To Sleep or Not to Sleep
My opinion of sleep and how I actually go about it are different from each other. Generally, I get everything I planned for that day done before I allow myself to sleep, especially if there is homework involved. However, I fully believe people should reorganize their life, so they are able to get enough sleep each night. I believe this for several reasons: the consequences of sleep deprivation are serious, may improve vitality, and sleep is the time to allow the brain to reorganize the days’ events. Getting enough sleep is more important than getting less sleep in order to fulfill your day.
The consequences of sleep deprivation are serious and can even be deadly. Contrary to popular belief, long term sleep deprivation does not make a person go crazy or even show psychotic symptoms. Long term symptoms include impairment of memory, perception, and motivation. In our textbook, Dement explains one experiment he helped with. Randy Gardner, a high school student, wanted to break the Guinness Book of World Records for the longest time awake. Gardner was awake for 264 hours. A lot of Dement’s theories about sleep deprivation resulted from this marathon. Based on EEG readings from the end, Dement believes Gardner was in a sleepwalking state some of the time. This is because people lose motivation and the ability to control what they are doing. Sleep deprivation also leads to microsleeps. Microsleeps are “nod offs” that last much less than five seconds and which people do not actually notice they fell asleep. I believe microsleeps are the most dangerous, because surgeons, pilots, and drivers can have these while performing surgery, piloting a plane, or just driving and something serious can go wrong which ultimately leads to death.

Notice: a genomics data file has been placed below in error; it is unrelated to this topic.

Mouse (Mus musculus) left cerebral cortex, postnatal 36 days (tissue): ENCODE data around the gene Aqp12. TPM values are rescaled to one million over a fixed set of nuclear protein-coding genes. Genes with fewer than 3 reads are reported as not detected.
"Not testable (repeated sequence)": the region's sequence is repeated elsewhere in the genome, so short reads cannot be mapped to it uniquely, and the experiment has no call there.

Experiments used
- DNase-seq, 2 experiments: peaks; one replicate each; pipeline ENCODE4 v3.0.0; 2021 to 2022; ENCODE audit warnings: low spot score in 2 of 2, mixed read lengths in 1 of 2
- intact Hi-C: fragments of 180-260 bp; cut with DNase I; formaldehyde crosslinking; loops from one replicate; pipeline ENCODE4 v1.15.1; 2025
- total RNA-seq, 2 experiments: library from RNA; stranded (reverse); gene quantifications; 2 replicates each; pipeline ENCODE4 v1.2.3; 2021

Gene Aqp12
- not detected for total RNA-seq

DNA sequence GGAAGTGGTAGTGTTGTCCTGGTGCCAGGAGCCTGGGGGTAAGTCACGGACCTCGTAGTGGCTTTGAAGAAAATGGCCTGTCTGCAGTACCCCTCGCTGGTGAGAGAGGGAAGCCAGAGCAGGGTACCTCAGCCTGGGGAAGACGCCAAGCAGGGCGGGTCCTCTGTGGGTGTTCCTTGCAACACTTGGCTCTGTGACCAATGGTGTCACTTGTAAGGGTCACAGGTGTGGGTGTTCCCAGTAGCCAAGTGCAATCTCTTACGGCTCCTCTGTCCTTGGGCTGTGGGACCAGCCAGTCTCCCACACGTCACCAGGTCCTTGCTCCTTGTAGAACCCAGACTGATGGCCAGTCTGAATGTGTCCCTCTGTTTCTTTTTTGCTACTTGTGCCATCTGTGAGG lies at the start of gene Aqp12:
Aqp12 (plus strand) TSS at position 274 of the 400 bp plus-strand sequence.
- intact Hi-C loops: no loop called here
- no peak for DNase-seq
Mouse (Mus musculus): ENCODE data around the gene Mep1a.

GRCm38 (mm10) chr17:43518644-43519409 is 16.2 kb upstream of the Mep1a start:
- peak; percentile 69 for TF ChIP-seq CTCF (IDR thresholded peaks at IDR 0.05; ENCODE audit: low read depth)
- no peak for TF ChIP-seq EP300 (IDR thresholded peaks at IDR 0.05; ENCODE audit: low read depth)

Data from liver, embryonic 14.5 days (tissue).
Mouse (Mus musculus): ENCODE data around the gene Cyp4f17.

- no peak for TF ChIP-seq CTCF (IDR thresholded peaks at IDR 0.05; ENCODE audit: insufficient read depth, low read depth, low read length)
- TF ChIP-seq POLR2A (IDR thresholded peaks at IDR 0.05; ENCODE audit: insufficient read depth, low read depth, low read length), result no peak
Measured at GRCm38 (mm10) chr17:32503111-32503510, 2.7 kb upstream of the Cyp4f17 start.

Sleep may increase vitality by helping a person live a healthier life or even living longer. More research must be done to fully prove the latter. Many people experience after a good night’s rest relaxed, focused,...
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